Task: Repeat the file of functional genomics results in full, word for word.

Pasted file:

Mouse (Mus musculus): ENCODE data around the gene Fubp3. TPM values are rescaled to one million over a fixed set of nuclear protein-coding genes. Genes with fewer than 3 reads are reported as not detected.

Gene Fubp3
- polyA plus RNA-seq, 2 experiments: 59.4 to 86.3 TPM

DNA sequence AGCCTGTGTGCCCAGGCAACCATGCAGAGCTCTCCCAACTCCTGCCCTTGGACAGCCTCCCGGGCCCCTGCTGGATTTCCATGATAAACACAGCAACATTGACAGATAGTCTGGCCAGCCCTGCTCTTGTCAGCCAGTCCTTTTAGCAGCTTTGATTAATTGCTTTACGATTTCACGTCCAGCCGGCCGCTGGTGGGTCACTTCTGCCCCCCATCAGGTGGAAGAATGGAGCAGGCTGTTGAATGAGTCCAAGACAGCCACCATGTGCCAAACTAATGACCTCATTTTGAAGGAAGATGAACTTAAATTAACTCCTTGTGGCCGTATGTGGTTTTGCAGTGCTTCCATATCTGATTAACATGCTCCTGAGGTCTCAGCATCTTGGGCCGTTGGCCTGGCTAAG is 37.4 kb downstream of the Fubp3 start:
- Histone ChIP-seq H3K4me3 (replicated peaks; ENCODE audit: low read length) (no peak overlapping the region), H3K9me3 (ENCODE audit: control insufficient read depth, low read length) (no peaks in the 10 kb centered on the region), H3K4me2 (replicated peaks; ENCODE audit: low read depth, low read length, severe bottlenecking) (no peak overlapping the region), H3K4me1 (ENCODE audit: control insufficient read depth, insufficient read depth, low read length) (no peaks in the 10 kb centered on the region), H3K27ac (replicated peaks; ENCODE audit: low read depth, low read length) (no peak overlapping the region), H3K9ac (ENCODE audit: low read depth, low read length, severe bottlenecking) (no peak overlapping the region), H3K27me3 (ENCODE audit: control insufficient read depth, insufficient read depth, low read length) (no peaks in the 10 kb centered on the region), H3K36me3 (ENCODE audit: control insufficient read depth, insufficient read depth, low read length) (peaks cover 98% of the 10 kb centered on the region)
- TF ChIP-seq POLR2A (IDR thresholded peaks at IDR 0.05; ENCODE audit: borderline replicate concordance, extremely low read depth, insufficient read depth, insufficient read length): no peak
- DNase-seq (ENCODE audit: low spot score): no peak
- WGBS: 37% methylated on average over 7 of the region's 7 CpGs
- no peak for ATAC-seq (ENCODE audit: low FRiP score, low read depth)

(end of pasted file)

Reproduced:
Mouse (Mus musculus): ENCODE data around the gene Fubp3. TPM values are rescaled to one million over a fixed set of nuclear protein-coding genes. Genes with fewer than 3 reads are reported as not detected.

Gene Fubp3
- polyA plus RNA-seq, 2 experiments: 59.4 to 86.3 TPM

DNA sequence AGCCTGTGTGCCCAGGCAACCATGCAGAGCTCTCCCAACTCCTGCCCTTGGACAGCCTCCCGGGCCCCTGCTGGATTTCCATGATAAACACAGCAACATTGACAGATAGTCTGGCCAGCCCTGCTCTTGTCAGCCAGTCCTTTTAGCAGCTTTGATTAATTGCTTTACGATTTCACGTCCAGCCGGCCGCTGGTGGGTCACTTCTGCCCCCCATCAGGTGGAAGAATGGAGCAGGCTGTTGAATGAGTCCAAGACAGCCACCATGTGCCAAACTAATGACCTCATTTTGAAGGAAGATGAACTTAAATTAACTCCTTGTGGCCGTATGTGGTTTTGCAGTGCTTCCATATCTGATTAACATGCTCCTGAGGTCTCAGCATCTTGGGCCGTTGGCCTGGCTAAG is 37.4 kb downstream of the Fubp3 start:
- Histone ChIP-seq H3K4me3 (replicated peaks; ENCODE audit: low read length) (no peak overlapping the region), H3K9me3 (ENCODE audit: control insufficient read depth, low read length) (no peaks in the 10 kb centered on the region), H3K4me2 (replicated peaks; ENCODE audit: low read depth, low read length, severe bottlenecking) (no peak overlapping the region), H3K4me1 (ENCODE audit: control insufficient read depth, insufficient read depth, low read length) (no peaks in the 10 kb centered on the region), H3K27ac (replicated peaks; ENCODE audit: low read depth, low read length) (no peak overlapping the region), H3K9ac (ENCODE audit: low read depth, low read length, severe bottlenecking) (no peak overlapping the region), H3K27me3 (ENCODE audit: control insufficient read depth, insufficient read depth, low read length) (no peaks in the 10 kb centered on the region), H3K36me3 (ENCODE audit: control insufficient read depth, insufficient read depth, low read length) (peaks cover 98% of the 10 kb centered on the region)
- TF ChIP-seq POLR2A (IDR thresholded peaks at IDR 0.05; ENCODE audit: borderline replicate concordance, extremely low read depth, insufficient read depth, insufficient read length): no peak
- DNase-seq (ENCODE audit: low spot score): no peak
- WGBS: 37% methylated on average over 7 of the region's 7 CpGs
- no peak for ATAC-seq (ENCODE audit: low FRiP score, low read depth)